The average GPA for the 2016 enrolling class is 3.5. Similar to our GRE requirements, GPA scores are assessed with all elements of the application. If you feel your GPA does not reflect your skills and abilities, you are welcome to include a personal explanatory statement.

What is Harris’s English language requirement?
Applicants may submit either the Test of English as a Foreign Language (TOEFL) or the International English Language Testing System (IELTS) to meet the English language requirement set by the University. Test scores must be sent directly to Harris using code 1849 (a separate department code is not necessary). The minimum score requirements for each exam are as follows:
TOEFL: overall score of 104 with a minimum of 26 in each subsection
IELTS - overall score of 7 with minimum of 7 in each subsection.

Scores are only valid for two calendar years from the test date. For additional information on the English language requirement for the University of Chicago, please visit the Office of International Affairs.

Merit Scholarships and Financial Aid

How are merit scholarships awarded?
Awards range from 25% of tuition costs to full tuition. Each year, approximately 50% of entering students are awarded some form of merit scholarship or fellowship from Harris.

How do I apply?
No separate application is required; you only need check the appropriate box on the application for admission and submit your application in Early Action or Round One to be considered. A complete list of scholarships and fellowships can be found at http://harrisschool.uchicago.edu/admissions-and-aid/financial-aid/scholarships-and-fellowships

How do I secure scholarships or third party funding for myself?
Please refer to our Third Party Funding Guide for more information. We strongly encourage that you identify and apply for any third party funding scholarships from January through April.

Miscellaneous

What is an MPP degree?
The Masters of Public Policy (MPP) degree emphasizes analyzing and evaluating information to solve complex policy problems. As analysts, managers, and leaders, MPP graduates work with quantitative and qualitative data to develop, assess, and evaluate alternative approaches to current and emerging issues. Their careers are in variety of public service fields and in all levels of government (federal, state, and local), in nonprofits, international organizations, consulting firms, and in the private sector. [source: NASPAA]

What's the difference between an MPA and an MPP degree?
MPA and MPP programs have blended and converged as complements to one another, with courses and specializations often overlapping. Some schools combine the degrees and name them differently. The training and skill sets differ as well. MPA students typically excel in management and technical implementation of policy, whereas MPP students are trained to analyze and recommend sound institutional policies.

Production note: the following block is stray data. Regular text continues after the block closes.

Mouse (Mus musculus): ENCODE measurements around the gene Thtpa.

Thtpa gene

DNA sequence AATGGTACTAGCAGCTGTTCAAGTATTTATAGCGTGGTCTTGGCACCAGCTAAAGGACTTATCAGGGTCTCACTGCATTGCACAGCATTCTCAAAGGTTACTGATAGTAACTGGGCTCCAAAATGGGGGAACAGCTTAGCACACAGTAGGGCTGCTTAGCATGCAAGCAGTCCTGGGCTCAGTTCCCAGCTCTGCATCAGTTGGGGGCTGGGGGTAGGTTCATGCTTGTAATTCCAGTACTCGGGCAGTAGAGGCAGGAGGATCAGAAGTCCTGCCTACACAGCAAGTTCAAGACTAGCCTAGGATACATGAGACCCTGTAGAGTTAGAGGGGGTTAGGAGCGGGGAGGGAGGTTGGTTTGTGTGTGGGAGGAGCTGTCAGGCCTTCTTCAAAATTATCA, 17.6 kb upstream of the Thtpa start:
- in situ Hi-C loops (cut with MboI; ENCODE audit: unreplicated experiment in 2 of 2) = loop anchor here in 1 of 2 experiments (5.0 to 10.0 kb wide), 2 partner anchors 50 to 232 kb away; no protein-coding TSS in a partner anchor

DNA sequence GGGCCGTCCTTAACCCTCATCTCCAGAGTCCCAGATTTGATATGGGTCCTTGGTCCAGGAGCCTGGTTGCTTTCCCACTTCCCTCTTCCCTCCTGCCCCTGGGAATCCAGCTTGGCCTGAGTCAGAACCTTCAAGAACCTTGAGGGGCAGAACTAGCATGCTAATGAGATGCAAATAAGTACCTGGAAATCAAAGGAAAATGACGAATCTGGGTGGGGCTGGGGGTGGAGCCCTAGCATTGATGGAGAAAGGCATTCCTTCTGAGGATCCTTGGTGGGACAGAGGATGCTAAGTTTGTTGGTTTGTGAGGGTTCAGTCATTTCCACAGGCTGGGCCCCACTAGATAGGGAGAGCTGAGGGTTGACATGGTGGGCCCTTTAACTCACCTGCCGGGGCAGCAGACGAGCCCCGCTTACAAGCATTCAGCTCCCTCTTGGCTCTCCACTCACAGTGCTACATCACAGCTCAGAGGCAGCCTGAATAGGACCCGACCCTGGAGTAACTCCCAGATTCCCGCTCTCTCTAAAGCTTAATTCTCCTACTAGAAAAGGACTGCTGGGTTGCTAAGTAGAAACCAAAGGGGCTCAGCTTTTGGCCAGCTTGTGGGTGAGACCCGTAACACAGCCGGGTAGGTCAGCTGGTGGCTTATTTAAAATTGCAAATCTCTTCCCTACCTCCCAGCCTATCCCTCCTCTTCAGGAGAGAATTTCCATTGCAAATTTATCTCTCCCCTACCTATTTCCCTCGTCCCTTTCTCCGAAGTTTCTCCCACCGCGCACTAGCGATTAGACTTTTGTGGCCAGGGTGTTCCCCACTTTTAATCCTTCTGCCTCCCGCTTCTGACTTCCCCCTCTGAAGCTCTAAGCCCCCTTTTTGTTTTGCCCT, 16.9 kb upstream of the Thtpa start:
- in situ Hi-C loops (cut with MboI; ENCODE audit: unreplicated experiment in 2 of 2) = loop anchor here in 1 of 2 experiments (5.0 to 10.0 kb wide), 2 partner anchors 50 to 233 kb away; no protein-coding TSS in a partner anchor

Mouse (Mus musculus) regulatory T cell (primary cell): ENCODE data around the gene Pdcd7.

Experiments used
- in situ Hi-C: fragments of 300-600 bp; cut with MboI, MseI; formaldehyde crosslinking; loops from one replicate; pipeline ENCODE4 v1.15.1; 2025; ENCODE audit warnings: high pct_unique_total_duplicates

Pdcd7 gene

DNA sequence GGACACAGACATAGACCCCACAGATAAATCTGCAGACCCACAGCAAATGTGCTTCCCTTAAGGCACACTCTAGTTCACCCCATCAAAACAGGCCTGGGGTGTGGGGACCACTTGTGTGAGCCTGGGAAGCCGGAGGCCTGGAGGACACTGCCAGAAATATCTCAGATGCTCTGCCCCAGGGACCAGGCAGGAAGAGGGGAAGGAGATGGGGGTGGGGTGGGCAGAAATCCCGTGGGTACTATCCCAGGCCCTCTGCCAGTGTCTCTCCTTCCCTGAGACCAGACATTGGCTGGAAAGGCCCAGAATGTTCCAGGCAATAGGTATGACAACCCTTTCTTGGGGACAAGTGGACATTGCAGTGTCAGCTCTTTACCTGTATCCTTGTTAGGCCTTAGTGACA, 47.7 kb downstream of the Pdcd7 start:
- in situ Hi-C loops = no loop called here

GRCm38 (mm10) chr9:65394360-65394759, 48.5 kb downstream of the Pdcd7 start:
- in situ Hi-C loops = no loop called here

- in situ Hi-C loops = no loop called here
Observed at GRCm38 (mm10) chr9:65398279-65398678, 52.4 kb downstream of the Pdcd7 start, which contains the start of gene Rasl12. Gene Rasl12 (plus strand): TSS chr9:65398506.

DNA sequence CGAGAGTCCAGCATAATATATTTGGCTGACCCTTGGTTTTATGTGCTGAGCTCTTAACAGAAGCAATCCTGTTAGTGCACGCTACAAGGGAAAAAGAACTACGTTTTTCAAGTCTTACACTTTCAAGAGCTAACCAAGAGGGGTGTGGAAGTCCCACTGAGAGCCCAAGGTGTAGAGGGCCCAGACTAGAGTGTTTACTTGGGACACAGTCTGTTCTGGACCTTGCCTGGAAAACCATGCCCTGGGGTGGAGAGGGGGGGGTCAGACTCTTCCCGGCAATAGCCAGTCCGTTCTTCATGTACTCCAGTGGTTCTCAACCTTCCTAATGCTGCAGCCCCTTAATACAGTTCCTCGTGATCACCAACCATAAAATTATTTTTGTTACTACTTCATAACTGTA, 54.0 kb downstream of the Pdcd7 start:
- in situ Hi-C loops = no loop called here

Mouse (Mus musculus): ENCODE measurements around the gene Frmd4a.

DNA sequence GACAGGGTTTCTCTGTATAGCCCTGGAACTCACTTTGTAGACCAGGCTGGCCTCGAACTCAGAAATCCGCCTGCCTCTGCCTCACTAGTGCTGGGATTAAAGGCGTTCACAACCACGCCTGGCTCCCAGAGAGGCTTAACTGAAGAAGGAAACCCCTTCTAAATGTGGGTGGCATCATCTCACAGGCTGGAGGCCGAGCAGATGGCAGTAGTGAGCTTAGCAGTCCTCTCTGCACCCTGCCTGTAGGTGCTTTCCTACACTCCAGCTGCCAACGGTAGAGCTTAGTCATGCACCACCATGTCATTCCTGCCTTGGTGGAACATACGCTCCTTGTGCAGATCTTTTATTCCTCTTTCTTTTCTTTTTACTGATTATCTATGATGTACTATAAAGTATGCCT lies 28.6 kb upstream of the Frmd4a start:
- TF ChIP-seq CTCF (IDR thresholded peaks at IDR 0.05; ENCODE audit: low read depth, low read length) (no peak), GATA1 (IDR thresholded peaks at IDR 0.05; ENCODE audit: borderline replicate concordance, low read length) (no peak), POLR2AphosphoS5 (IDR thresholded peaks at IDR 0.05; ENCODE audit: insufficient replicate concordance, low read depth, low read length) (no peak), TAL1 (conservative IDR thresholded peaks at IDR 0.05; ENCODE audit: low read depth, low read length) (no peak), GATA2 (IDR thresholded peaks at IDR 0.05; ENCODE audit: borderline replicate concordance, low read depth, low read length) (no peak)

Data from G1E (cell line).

Why an MPP instead of an MBA degree?
Both MPP and MBA degrees offer advanced analysis courses as part of their core curriculum. An MBA degree, while still flexible enough to apply to the public sector, is a degree focused for a career in the private sector, specifically in management, entrepreurship, and organizational leadership. If you wish to pursue a career in a government agency, a nonprofit, or other public service institution, an MPP degree is ideal.

What is the core curriculum?
The core curriculum draws on a variety of disciplines and fields, including economics, sociology, political science, statistics, econometrics, political economy, organizational theory, and program evaluation. These areas provide a foundation in critical analysis, reflecting the School's belief that mastering quantitative and analytical skills prepares students to be effective public policy practitioners. You can view a typical first year MPP schedule here: http://harrisschool.uchicago.edu/degrees/masters-degree/MPP.

I do not have a quantitative background. Can I handle the demanding coursework at Harris?
Roughly one third of our student body consider themselves as not having a strong quantitative background prior to applying and enrolling at Harris. Many demonstrated their capability by scoring well in the GRE and taking supplemental quantitative courses prior to coming to Harris. We have all the resources necessary to ensure that enrolling students will excel in the core.

How is Harris different from other policy schools?
We take pride in our diverse student body. Students come to us from all over the world, with different social, political, and academic backgrounds and an extraordinary array of policy interests—child and family policy, social policy, international policy, public finance, health policy, education policy, and more. They are bound by a common passion for problem-solving and commitment to the public good. Our rigorous analytical training with relevant application to solve real-world problems gives students the tools to tackle the most pressing policy issues of our day.

How can I distinguish myself in the Harris applicant pool?
We know your strengths, and your weaknesses. Tell us how you intend to address your weaknesses at Harris. Demonstrate in your resume that you are more than a student – show us your volunteer experiences, travel, hobbies, etc. If you are funny, serious, or something in between, don’t be afraid to show it.

What types of jobs do MPP graduates have?
At Harris, our graduates place in each sector (public, private and nonprofit) almost evenly from year to year. Common starting jobs for graduates include policy analysts, program managers, grant writers, researchers, and budget analysts. As their experience grows, many graduates rise to upper-level positions in government, nonprofit, and even business organizations. The MPP degree program will help you to ascend the ladder. Learn more on where our students place in the labor market by viewing the Policy Area Guidebook and Skills & Employment Guide.

Can I defer my admission?
We strongly encourage applicants to apply for fall entry in the year in which they intend to enroll. Deferrals are not common and are considered on a case-by-case basis for one academic year only. Typically, deferrals are granted for unforeseen financial, health, or personal circumstances that would make enrollment a hardship.